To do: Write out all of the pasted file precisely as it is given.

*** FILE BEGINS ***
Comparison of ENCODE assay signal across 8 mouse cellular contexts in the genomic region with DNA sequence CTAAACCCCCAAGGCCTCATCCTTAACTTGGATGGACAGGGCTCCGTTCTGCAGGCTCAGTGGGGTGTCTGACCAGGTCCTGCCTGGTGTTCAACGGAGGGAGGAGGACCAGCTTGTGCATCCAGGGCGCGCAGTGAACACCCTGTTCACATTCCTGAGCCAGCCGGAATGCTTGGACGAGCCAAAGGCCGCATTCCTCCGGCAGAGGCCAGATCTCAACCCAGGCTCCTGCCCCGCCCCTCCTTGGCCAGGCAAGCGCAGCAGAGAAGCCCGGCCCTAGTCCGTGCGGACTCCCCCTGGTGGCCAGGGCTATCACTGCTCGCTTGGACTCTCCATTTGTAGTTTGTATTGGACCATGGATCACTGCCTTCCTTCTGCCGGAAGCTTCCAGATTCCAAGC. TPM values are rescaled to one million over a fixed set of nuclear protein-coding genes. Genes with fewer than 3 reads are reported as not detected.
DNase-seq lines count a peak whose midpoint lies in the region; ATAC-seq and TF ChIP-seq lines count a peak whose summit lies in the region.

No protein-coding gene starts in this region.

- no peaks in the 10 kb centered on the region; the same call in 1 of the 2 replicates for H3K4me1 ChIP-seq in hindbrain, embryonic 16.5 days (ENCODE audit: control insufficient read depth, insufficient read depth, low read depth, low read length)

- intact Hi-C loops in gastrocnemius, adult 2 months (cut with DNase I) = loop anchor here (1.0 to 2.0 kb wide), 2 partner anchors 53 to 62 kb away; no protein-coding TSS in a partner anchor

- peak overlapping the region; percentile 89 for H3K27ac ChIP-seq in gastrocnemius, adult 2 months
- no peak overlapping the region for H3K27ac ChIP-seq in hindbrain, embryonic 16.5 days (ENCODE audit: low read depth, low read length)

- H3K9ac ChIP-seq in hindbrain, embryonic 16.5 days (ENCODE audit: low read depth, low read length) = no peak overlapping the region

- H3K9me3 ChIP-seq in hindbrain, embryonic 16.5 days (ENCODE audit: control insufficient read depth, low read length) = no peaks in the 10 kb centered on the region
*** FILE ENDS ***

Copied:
Comparison of ENCODE assay signal across 8 mouse cellular contexts in the genomic region with DNA sequence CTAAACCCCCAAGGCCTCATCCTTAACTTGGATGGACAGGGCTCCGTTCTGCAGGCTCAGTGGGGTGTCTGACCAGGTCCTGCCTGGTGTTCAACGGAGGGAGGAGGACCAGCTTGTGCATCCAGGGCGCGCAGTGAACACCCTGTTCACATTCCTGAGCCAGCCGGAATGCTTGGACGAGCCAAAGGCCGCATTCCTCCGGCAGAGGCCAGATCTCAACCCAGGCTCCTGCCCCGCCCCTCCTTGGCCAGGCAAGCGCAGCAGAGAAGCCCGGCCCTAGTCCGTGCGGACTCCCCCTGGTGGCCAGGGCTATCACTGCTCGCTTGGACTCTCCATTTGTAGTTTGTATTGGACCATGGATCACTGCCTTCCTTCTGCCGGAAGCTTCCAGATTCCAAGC. TPM values are rescaled to one million over a fixed set of nuclear protein-coding genes. Genes with fewer than 3 reads are reported as not detected.
DNase-seq lines count a peak whose midpoint lies in the region; ATAC-seq and TF ChIP-seq lines count a peak whose summit lies in the region.

No protein-coding gene starts in this region.

- no peaks in the 10 kb centered on the region; the same call in 1 of the 2 replicates for H3K4me1 ChIP-seq in hindbrain, embryonic 16.5 days (ENCODE audit: control insufficient read depth, insufficient read depth, low read depth, low read length)

- intact Hi-C loops in gastrocnemius, adult 2 months (cut with DNase I) = loop anchor here (1.0 to 2.0 kb wide), 2 partner anchors 53 to 62 kb away; no protein-coding TSS in a partner anchor

- peak overlapping the region; percentile 89 for H3K27ac ChIP-seq in gastrocnemius, adult 2 months
- no peak overlapping the region for H3K27ac ChIP-seq in hindbrain, embryonic 16.5 days (ENCODE audit: low read depth, low read length)

- H3K9ac ChIP-seq in hindbrain, embryonic 16.5 days (ENCODE audit: low read depth, low read length) = no peak overlapping the region

- H3K9me3 ChIP-seq in hindbrain, embryonic 16.5 days (ENCODE audit: control insufficient read depth, low read length) = no peaks in the 10 kb centered on the region